Missions des Pères Carmes Déchaussés dans les Royaumes de Travancore et de Cochin au Malabar (Indes Anglaises).
Published 1892, Bruges
Size: 52.2" X 33"
Condition: Good. Wear on old fold lines. Minor repaired fold splits. Minor re-instated loss top left quadrant, fold intersection.
A very rare and visually stunning lithographic map, with only one other known copy, of the Malabar Coast of Southern India that shows the locations of the Discalced Carmelite Father’s missions from Mangalore to Cape Comorin in the Kingdoms of Travancore and Cochin. The map was published by the Société de St. Augustin in Bruges, a Belgian organization associated with the Societé Saint-Jean l’Évangéliste de Desclée who were focused on catholic pedagogy.
The map, which is adorned with the Carmelite Emblem, depicts the different missions and their respective area of influence as well as detailing borders between missions, dioceses, cities and villages. The The map also depicts roads, railways, tea and coffee plantations, as well as steamer routes. An inset map in the lower left quadrant shows the itinerary towards the missions of India from the Mediterranean via the Suez Canal that helps visualize the extant of the sphere of influence in South East Asia.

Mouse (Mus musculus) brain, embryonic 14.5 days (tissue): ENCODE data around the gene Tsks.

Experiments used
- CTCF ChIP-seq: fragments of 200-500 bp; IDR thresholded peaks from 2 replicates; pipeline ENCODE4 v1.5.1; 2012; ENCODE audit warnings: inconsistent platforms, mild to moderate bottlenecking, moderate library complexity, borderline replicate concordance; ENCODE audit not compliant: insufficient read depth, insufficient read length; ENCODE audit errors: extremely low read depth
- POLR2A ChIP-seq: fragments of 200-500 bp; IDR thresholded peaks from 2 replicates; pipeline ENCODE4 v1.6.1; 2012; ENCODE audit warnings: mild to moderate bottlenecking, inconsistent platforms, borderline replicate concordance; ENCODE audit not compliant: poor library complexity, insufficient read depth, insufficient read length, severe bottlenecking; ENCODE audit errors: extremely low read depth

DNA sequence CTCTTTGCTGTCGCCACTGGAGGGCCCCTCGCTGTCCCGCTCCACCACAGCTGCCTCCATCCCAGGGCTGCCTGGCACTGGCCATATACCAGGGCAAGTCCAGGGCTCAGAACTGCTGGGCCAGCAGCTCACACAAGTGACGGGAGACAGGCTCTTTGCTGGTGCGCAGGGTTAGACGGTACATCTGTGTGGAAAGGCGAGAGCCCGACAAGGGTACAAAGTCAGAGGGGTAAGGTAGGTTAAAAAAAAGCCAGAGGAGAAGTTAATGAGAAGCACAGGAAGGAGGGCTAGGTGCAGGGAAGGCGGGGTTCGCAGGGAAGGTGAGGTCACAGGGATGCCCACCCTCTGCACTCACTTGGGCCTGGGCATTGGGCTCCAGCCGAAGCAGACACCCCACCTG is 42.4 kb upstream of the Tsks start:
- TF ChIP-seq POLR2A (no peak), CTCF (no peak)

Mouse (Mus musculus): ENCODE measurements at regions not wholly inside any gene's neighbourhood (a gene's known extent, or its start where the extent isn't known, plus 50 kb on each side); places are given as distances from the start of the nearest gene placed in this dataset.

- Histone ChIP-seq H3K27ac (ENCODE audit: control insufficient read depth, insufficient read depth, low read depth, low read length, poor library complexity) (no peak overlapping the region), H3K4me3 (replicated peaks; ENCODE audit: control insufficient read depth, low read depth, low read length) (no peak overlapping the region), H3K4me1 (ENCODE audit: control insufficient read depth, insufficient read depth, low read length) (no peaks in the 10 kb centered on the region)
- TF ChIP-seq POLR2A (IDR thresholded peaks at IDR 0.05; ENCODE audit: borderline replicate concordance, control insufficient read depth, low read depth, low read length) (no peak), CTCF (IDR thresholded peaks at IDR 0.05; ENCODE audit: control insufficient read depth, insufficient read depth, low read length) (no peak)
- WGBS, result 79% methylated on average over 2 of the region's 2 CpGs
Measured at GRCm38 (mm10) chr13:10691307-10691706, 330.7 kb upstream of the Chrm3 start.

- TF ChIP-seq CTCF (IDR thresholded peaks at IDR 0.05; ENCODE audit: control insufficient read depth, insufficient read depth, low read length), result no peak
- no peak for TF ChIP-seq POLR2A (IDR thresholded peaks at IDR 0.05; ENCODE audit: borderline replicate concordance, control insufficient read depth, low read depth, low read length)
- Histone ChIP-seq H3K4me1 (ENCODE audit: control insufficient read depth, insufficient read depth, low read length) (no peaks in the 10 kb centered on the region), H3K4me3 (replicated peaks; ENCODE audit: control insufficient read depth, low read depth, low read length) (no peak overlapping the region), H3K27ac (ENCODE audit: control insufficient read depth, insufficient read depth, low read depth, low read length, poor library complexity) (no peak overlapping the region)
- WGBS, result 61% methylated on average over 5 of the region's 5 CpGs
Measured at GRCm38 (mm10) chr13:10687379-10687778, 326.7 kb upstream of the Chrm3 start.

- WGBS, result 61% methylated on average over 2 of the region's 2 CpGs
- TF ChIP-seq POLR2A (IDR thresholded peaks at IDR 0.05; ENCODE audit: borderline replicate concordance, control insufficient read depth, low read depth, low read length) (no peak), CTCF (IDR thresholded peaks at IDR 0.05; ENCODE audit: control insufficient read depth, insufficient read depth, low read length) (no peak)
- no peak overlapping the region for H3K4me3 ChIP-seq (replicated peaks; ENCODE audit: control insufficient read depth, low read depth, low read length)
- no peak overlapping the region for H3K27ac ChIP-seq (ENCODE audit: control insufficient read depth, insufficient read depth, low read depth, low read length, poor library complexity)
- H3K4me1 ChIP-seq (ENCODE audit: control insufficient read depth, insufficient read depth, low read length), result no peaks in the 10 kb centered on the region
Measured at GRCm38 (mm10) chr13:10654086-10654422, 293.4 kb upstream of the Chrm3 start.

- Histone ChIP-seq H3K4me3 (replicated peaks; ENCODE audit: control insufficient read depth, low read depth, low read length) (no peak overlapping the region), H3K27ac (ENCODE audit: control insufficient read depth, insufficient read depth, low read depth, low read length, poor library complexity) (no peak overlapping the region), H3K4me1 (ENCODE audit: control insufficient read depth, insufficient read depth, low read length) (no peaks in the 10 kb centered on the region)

The Carmelite missions on the Malabar Coast can be argued to have begun as early as 1604 with the explorations and work of early missionaries and the subsequent establishment of their first mission in Goa in 1621, which was until then, still under Portuguese influence. Although European influence and control of the Indian subcontinent ebbed and flowed and eventually disappeared, the Discalced Carmelites remain to this day.
The map is important in that it was issued during what can be described as the apogee of British control in India. However, the map clearly demonstrates the complexities of the social, religious and historical forces and institutions, both European and Indian in nature, that predate their arrival. It is interesting to note that shortly after the publication of this map, British influence in the region would be challenged more forcibly with and Indian nationalist movement following the arrival of Lord Curzon as Viceroy in 1898 and his administration inability to fully appreciate these forces.